Meet the Augmented Communications Team!

Meet the Augmented Communications Team!

We’re the Augmented Comms Team from James Madison University and we are looking to develop a way to restore telecommunications for first responders in post-hurricane areas. This blog post is just an insight into our team, our dynamics, and our views on collaboration. Everyone has worked in a group project setting before, but the one we’re engaging with is unlike any other. Read on to find out more about the hunks of Augmented Comms!

                        Caleb Gardner, Senior Writing and Rhetoric Student

blog-profComing into this course as a Writing, Rhetoric, and Technical Communication major, I thought my contributions would be fairly limited to blog posts and digital storytelling. While I am doing those things for our group, I’ve also been honing skills in project management. While not a natural leader, my role as the blogger has parlayed into a project manager just by calling for content for our posts. The blogging aspect has been what I anticipated it to be, although I did not expect to engage with as many digital storytelling tools as I have thus far in the semester. This project has taught me that interdisciplinary teams are immensely useful. Someone always has a different perspective on what it is the team is looking at. Personally, as a collaborator, I think I’ve learned that I’m someone who gets work done and feeds off of shared ideas and the energy of inspired peers. In order for our team to continue progressing in this project, we would be best served to hold each other accountable for our work, as well as put in the necessary time and elbow grease.

       Adam Warren, Senior Engineering Student

pasted-image-at-2016_11_08-07_16-pmI’m taking this class as a continuation of a class that I took last semester. In that class, I learned how to build, sync, fly, and modify a quadcopter drone to undertake various challenges. I expected to do much the same in this class. I thought I would spend time educating my team on how our drone works, how to control it, and how it reacts to carrying certain payloads. Currently, my team and I are mainly focused on creating and configuring a wireless network. At the same time, we are designing the payload housing and deployment systems. This is largely different from working on the drone itself, and somewhat out of my comfort zone. I don’t have much prior experience working with wireless networks. The work on the payload is somewhat similar to the work that I did last year, as it involves consideration of size, shape, weight, attachment methods, etc. This project of this project taught about me how an engineer works in the real world. I won’t be working with fellow engineers with similar knowledge and backgrounds, I will be working on multi-faceted projects with team members that have a variety of skills so that every part of the project can be accomplished. So far, I’ve learned that, as a collaborator, I’m somewhat quiet and passive when working outside of my comfort zone. Likewise, I’m very enthusiastic and vocal when working with the group in my areas of knowledge. Recently, my team is becoming more organized with housekeeping like sticking to established meeting times and delegating tasks. In meetings, our teamwork is very solid and productive, so taking small steps like these makes a world of difference.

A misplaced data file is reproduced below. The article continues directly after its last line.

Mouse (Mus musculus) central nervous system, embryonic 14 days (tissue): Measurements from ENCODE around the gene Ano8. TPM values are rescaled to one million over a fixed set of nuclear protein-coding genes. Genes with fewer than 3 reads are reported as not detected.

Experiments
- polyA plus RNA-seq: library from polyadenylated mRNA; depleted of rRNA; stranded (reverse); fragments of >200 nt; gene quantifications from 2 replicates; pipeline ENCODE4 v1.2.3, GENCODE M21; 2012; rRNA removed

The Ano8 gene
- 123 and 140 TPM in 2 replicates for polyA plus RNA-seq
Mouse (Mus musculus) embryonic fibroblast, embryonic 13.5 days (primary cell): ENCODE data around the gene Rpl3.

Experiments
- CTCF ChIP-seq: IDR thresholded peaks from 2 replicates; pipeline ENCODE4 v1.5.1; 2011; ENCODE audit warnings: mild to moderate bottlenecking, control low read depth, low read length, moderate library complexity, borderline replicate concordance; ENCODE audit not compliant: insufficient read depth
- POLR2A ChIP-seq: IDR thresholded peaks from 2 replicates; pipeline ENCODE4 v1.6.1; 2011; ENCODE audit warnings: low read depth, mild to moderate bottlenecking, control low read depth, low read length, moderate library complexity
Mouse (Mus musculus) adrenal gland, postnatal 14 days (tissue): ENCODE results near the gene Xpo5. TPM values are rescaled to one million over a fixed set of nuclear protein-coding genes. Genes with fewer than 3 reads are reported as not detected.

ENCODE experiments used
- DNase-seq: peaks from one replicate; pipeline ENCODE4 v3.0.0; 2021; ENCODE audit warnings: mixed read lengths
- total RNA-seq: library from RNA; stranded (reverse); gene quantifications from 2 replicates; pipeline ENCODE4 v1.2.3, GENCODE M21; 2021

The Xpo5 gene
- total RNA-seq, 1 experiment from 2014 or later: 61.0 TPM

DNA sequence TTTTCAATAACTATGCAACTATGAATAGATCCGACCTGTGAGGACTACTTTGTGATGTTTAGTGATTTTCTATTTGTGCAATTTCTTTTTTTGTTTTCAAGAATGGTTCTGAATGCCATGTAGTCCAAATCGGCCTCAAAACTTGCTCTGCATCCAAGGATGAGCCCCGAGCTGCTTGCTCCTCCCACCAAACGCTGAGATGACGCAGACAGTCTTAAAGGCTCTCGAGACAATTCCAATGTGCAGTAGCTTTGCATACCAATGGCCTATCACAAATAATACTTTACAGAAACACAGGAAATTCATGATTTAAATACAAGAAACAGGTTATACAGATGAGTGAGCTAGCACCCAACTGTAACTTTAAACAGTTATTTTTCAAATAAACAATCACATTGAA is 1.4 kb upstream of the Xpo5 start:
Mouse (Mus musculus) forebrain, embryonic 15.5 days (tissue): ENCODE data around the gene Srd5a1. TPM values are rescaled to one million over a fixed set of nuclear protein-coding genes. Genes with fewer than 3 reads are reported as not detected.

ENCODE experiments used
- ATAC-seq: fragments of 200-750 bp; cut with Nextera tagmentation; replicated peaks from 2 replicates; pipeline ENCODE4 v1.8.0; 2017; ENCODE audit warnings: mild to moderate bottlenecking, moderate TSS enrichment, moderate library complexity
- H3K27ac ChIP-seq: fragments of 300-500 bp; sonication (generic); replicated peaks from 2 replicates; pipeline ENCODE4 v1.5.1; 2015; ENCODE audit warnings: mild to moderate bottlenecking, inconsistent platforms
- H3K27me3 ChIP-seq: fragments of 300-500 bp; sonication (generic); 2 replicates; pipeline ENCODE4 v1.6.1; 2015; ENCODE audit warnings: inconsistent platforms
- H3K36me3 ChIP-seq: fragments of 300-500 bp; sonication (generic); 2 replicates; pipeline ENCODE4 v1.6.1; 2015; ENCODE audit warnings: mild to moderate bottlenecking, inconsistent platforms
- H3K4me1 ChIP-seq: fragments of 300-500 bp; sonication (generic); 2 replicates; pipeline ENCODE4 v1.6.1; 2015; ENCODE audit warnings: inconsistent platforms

Zerubabbel “Z” Tessema, Senior Engineering Student

12985458_10206566950794847_1871727734223180123_nBefore I began, I thought that I would be doing mostly programming, coming from a Computer Science background. I am actually doing network configuration, design engineering. So far, I’ve learned that interdisciplinary teamwork is much more effective because people from different backgrounds approach problems differently. This project has really reflected my strengths and weakness as a teammate and how I can improve them. To reach the final deadline, my team and I need to be more decisive and stick to our timeline. We need to continue to finalize our exact project specifications in order to have concrete goals we can achieve.


Jack O’Neill, Senior Intelligence Analysis Student

jack_headshotPrior to joining the drone class, I wasn’t exactly sure what to expect. As an Intelligence Analysis major with programming experience I came in more toward the development side. I knew I’d be exposed to UAV systems and would be creating solutions for them although I wasn’t sure the level of technicality we’d undergo. I thought I would be working on a more technical scale at a quicker rate, however, although we have been, we got off to a bit of a slower start due to trying to clearly identify what our problem was and then acquiring a system that would allow us to test a solution. What I’m actually doing in the class doesn’t vary much from my initial thoughts of what I’d be doing aside from being slightly less technical due to the networking equipment we are utilizing. This project has truly reinforced the importance of interdisciplinary teamwork for me. I’ve always been a huge advocate for putting many backgrounds in a room and when working on a real world project the importance of viewpoints people can offer is invaluable to the entire team. As a collaborator I have learned that I need to be more accepting to various ideas and to make sure that when tasked, things are accomplished in a timely manner due to other teammates relying on collaborating on your work. In order for my team to improve on collaborating as we reach our final deadline we have mapped out when things are due and have assigned tasks to each teammate to oversee and be accountable for.

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